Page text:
The Bungay Dartboard

The firm of Gibson and Balls is not one that immediately springs to mind when thinking about dartboard manufacturers. Names such as WINMAU, NODOR and UNICORN are usually top of any dart players list.

And when American, Canadian and European soft-tip darts players think of electronic darts companies their minds surely turn to, amongst others, Medallist and Arachnid. The names Elliott and Warne would mean nothing to them.

Yet during the 1930s in the English counties of Suffolk and Norfolk and within two miles of each other amidst the first burst of the darts craze of that decade, four East Anglian men were developing two entirely different dartboard ideas. One would eventually see the light of day as ‘The Bungay Dartboard’ whilst the other, an early electronic dartboard, appears to have vanished without trace.

Bungay is an historic Suffolk market town situated in the loop of the River Waveney which boasts many ancient attractions but few are aware of the unique dartboard that was created by the firm of Gibson and Balls.  Gibson and Balls were partners in an ironmongers and general merchants shop situated in Market Place in the town.

The story goes that one day, during a discussion about darts and diversification, they came up with the idea of a dartboard based around the game of snooker. Over the years there have been many other attempts to create a dartboard with a snooker theme but it seems that the Gibson and Balls board, known commercially as ‘The Bungay Dartboard’, was, if not the original, then certainly one of the first.

The Bungay Dartboard was rectangular and the surface green in colour to give the impression of a snooker table. As the photograph (reproduced courtesy of the Norfolk Museums and Archaeology Service) shows, there was a complete set of ‘balls’, with the red balls scattered around the board and the other colours fixed on their familiar spots. The rings that formed the area of each target ball were the same as those used in the manufacture of rabbit snares, another popular line at Gibson and Balls.

The instructions on how to play were an integral part of the Bungay Dartboard. After stating that the rules and the value of the ‘balls’ were the same as the usual game of snooker the instructions continued

‘Three throws for each colour. As reds are taken, mark reds with the pins provided. If a dart is thrown and takes a wrong colour the value of the colour counts away. If dart is thrown off the board, two points away.’

As can be seen from the photograph some of the reds were very close together. Hitting the same red again resulted in a four point penalty.

Just how popular this board became is difficult to calculate. Only two are known to exist today, one, ironically, in the Strangers’ Hall museum in Norwich; the other appropriately in the local Bungay Museum.

At about the same time as Gibson and Balls were manufacturing The Bungay Dartboard, a man from across the river, less than a mile away from Bungay, Suffolk (but geographically in the county of Norfolk) in the village of Broome, was working with a colleague on a patent for one of the world’s first electronic dartboards.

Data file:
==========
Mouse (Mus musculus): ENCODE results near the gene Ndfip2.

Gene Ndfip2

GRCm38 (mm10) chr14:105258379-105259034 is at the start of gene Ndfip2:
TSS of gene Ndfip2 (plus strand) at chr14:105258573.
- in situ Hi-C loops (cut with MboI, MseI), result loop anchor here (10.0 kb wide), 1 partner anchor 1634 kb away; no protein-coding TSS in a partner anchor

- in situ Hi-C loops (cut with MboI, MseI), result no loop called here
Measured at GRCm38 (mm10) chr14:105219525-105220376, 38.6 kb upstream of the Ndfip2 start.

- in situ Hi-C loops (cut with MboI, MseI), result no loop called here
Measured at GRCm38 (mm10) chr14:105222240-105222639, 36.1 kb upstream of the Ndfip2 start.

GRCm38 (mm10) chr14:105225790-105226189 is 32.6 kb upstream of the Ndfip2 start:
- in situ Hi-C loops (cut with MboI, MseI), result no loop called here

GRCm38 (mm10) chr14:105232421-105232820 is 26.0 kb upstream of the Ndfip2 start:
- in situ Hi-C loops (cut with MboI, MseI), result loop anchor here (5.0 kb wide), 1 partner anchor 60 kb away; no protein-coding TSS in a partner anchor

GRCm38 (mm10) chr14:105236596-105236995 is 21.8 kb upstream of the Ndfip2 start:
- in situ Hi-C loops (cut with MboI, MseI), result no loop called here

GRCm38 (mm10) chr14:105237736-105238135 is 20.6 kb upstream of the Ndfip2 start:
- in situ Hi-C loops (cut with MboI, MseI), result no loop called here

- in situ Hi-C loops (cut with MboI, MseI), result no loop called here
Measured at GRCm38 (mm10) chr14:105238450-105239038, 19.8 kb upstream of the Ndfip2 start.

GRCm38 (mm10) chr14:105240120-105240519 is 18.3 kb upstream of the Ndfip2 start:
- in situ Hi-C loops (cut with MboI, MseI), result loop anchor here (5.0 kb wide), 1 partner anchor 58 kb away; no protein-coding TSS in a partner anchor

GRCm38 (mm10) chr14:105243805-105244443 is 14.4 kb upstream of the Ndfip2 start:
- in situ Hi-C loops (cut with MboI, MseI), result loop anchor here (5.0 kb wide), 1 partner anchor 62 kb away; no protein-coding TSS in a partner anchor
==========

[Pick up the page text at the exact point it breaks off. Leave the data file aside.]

In 1935 Baden Warne from Broome and an associate named Maurice Elliott from nearby Beccles, patented their invention which I have called, solely for the purposes of this article, ‘The Broome Electronic Darts Target’. The patent record reveals that

‘The invention relates to a score board or target, divided into a plurality of scoring areas and comprising electrodes adapted to be bridged by a dart or other projectile piercing a scoring area to complete a circuit through a corresponding electrically operated score indicator…’

In essence, this is a forerunner of the game of electronics darts which five decades later became extremely popular in America and in parts of Europe (countries mainly previously untouched by steel-tip) and commonly known as ‘soft-tip darts.’

What exactly happened to Warne and Elliott’s invention is, unfortunately, lost to history.  Eighty years on and electronic darts has still to make an impact on the darters of the UK.

But surely Warne and Elliott were way, way ahead of their time.

Whatever possessed them to engage in producing such a complex board when there seemed to be little demand (at any time) for such dartboards? That too is lost in time; unless of course any readers of this article know different.

I am also, of course, keen to learn more about ‘The Bungay Dartboard’ so, if you can help with either of these inventions, please contact me.

© 2009 Patrick Chaplin (Updated 2019)

(With special thanks and due acknowledgement to Frank Honeywood, the Bungay Town Recorder, and Helen Renton of the Norfolk Museums and Archaeology Service)

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